• May 2015
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Tiffanny Brosnan, partner at Snell & Wilmer LLP  

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Wednesday, February 04, 2009
5 New Year’s resolutions for employers
Restaurant employees and meal periods
Do restaurants and other employers routinely violate California laws regarding employee meal periods? Tipped or commissioned employees, such as servers and salespeople, frequently choose to skip their meal periods. These employees don’t want to walk away from potential tips or commissions to take a 30-minute break. Is this against the law?

Some courts say yes while others say no. The confusion lies in the definition of the word “provide.”  

California Labor Code Section 512 states that in certain situations, employers must “provide” employees with a 30-minute meal period. Plaintiffs’ lawyers (who file new class-action lawsuits on this topic every day) argue that this means employers must ensure that the meal period is taken. Essentially the employer must force the employee to stop working and take a full 30 minutes off. Employers’ lawyers go with the Webster’s Dictionary definition of “provide” which is “to supply or make available.”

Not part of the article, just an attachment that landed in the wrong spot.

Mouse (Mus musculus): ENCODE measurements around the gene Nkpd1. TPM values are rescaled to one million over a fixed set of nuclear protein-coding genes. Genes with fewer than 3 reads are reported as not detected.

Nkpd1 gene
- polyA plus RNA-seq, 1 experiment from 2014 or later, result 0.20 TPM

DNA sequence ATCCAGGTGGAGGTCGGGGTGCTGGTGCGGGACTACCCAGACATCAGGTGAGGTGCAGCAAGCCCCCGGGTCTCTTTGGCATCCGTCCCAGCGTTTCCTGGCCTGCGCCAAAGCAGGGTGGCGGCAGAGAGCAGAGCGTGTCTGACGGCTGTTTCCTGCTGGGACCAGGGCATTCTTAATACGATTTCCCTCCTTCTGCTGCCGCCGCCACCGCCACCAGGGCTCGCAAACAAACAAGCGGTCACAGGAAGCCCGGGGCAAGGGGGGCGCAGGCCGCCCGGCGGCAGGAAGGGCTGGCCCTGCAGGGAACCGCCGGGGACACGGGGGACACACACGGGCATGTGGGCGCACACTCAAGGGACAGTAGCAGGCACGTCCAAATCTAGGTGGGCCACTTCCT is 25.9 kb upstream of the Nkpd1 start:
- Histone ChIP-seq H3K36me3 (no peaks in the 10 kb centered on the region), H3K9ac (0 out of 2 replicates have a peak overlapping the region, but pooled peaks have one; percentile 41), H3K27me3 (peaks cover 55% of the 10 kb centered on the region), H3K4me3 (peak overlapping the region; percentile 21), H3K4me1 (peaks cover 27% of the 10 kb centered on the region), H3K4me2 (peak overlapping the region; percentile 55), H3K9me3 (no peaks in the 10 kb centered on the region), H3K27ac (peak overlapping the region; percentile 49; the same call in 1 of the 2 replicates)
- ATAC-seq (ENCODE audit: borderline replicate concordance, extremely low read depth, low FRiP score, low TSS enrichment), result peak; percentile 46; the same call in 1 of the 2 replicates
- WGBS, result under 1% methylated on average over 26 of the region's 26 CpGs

The California Supreme Court is reviewing a key case on this subject with a restaurant company as the defendant, but it could be a year before the issue is resolved. In the meantime, what should employers do?
At a minimum a company should:

•    Audit policies on meal periods to make sure that they accurately reflect the law.

•    Schedule employees so that it is possible for them to take their 30-minute meal period. Arrange for someone to cover for an employee on break. For sales employees whose appointments are booked by the employer, schedule an open time in the middle of the shift for a meal period.

•    Do nothing to impede, discourage or dissuade employees from taking their available meal periods.